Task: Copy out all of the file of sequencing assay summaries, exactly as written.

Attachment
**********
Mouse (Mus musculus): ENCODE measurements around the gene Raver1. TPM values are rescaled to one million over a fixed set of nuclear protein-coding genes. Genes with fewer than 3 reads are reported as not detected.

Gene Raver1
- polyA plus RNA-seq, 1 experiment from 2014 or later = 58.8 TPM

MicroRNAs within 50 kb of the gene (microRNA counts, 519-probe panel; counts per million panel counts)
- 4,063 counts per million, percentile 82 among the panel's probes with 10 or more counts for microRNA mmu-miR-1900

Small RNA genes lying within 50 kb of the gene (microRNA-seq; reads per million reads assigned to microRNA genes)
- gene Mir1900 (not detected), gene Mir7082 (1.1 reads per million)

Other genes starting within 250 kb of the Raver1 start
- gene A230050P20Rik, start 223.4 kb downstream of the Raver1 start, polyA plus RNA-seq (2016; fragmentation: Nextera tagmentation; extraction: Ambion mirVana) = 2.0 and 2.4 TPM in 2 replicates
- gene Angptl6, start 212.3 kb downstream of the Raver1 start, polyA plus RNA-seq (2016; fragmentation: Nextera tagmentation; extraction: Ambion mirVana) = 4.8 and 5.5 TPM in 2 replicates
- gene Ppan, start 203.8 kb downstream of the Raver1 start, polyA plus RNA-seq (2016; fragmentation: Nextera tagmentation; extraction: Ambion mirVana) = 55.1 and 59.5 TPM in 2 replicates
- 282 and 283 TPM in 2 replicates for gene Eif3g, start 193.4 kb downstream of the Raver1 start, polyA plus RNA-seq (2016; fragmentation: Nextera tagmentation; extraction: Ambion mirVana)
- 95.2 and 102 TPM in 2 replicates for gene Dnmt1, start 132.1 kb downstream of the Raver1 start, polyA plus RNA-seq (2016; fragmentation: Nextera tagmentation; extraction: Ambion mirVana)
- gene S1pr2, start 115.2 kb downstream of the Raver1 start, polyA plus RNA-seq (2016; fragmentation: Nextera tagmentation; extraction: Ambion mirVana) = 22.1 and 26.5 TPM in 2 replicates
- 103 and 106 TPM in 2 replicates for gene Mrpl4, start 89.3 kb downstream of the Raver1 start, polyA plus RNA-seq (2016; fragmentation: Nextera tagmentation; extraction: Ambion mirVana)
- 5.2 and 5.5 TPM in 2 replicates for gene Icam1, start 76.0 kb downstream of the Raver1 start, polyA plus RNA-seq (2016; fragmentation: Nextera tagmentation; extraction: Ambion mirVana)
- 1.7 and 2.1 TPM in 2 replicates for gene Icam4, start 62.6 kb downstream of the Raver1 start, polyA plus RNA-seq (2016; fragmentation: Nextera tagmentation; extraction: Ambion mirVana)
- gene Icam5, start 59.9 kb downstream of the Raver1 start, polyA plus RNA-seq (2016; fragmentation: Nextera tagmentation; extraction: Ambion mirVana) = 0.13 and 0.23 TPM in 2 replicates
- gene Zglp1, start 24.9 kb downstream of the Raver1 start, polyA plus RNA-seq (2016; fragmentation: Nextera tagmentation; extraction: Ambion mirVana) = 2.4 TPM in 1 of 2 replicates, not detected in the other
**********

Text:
Mouse (Mus musculus): ENCODE measurements around the gene Raver1. TPM values are rescaled to one million over a fixed set of nuclear protein-coding genes. Genes with fewer than 3 reads are reported as not detected.

Gene Raver1
- polyA plus RNA-seq, 1 experiment from 2014 or later = 58.8 TPM

MicroRNAs within 50 kb of the gene (microRNA counts, 519-probe panel; counts per million panel counts)
- 4,063 counts per million, percentile 82 among the panel's probes with 10 or more counts for microRNA mmu-miR-1900

Small RNA genes lying within 50 kb of the gene (microRNA-seq; reads per million reads assigned to microRNA genes)
- gene Mir1900 (not detected), gene Mir7082 (1.1 reads per million)

Other genes starting within 250 kb of the Raver1 start
- gene A230050P20Rik, start 223.4 kb downstream of the Raver1 start, polyA plus RNA-seq (2016; fragmentation: Nextera tagmentation; extraction: Ambion mirVana) = 2.0 and 2.4 TPM in 2 replicates
- gene Angptl6, start 212.3 kb downstream of the Raver1 start, polyA plus RNA-seq (2016; fragmentation: Nextera tagmentation; extraction: Ambion mirVana) = 4.8 and 5.5 TPM in 2 replicates
- gene Ppan, start 203.8 kb downstream of the Raver1 start, polyA plus RNA-seq (2016; fragmentation: Nextera tagmentation; extraction: Ambion mirVana) = 55.1 and 59.5 TPM in 2 replicates
- 282 and 283 TPM in 2 replicates for gene Eif3g, start 193.4 kb downstream of the Raver1 start, polyA plus RNA-seq (2016; fragmentation: Nextera tagmentation; extraction: Ambion mirVana)
- 95.2 and 102 TPM in 2 replicates for gene Dnmt1, start 132.1 kb downstream of the Raver1 start, polyA plus RNA-seq (2016; fragmentation: Nextera tagmentation; extraction: Ambion mirVana)
- gene S1pr2, start 115.2 kb downstream of the Raver1 start, polyA plus RNA-seq (2016; fragmentation: Nextera tagmentation; extraction: Ambion mirVana) = 22.1 and 26.5 TPM in 2 replicates
- 103 and 106 TPM in 2 replicates for gene Mrpl4, start 89.3 kb downstream of the Raver1 start, polyA plus RNA-seq (2016; fragmentation: Nextera tagmentation; extraction: Ambion mirVana)
- 5.2 and 5.5 TPM in 2 replicates for gene Icam1, start 76.0 kb downstream of the Raver1 start, polyA plus RNA-seq (2016; fragmentation: Nextera tagmentation; extraction: Ambion mirVana)
- 1.7 and 2.1 TPM in 2 replicates for gene Icam4, start 62.6 kb downstream of the Raver1 start, polyA plus RNA-seq (2016; fragmentation: Nextera tagmentation; extraction: Ambion mirVana)
- gene Icam5, start 59.9 kb downstream of the Raver1 start, polyA plus RNA-seq (2016; fragmentation: Nextera tagmentation; extraction: Ambion mirVana) = 0.13 and 0.23 TPM in 2 replicates
- gene Zglp1, start 24.9 kb downstream of the Raver1 start, polyA plus RNA-seq (2016; fragmentation: Nextera tagmentation; extraction: Ambion mirVana) = 2.4 TPM in 1 of 2 replicates, not detected in the other